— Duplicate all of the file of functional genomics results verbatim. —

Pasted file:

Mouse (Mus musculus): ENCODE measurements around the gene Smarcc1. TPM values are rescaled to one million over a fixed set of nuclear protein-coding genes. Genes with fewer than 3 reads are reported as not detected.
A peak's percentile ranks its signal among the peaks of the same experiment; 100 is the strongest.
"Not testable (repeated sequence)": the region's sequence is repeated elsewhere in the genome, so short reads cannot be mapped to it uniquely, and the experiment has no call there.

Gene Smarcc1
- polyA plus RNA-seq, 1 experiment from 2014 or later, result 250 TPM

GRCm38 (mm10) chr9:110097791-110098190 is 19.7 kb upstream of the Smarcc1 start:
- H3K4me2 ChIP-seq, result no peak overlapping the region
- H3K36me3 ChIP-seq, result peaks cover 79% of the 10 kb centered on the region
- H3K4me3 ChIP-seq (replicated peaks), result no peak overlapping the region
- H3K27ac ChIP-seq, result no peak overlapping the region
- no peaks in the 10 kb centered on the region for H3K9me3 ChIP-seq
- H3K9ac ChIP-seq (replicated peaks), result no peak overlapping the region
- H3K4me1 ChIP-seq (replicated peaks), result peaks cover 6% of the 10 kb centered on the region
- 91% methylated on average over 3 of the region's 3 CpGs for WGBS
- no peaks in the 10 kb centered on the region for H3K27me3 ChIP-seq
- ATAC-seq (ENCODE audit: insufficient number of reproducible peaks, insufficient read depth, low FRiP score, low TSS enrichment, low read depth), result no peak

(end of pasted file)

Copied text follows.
Mouse (Mus musculus): ENCODE measurements around the gene Smarcc1. TPM values are rescaled to one million over a fixed set of nuclear protein-coding genes. Genes with fewer than 3 reads are reported as not detected.
A peak's percentile ranks its signal among the peaks of the same experiment; 100 is the strongest.
"Not testable (repeated sequence)": the region's sequence is repeated elsewhere in the genome, so short reads cannot be mapped to it uniquely, and the experiment has no call there.

Gene Smarcc1
- polyA plus RNA-seq, 1 experiment from 2014 or later, result 250 TPM

GRCm38 (mm10) chr9:110097791-110098190 is 19.7 kb upstream of the Smarcc1 start:
- H3K4me2 ChIP-seq, result no peak overlapping the region
- H3K36me3 ChIP-seq, result peaks cover 79% of the 10 kb centered on the region
- H3K4me3 ChIP-seq (replicated peaks), result no peak overlapping the region
- H3K27ac ChIP-seq, result no peak overlapping the region
- no peaks in the 10 kb centered on the region for H3K9me3 ChIP-seq
- H3K9ac ChIP-seq (replicated peaks), result no peak overlapping the region
- H3K4me1 ChIP-seq (replicated peaks), result peaks cover 6% of the 10 kb centered on the region
- 91% methylated on average over 3 of the region's 3 CpGs for WGBS
- no peaks in the 10 kb centered on the region for H3K27me3 ChIP-seq
- ATAC-seq (ENCODE audit: insufficient number of reproducible peaks, insufficient read depth, low FRiP score, low TSS enrichment, low read depth), result no peak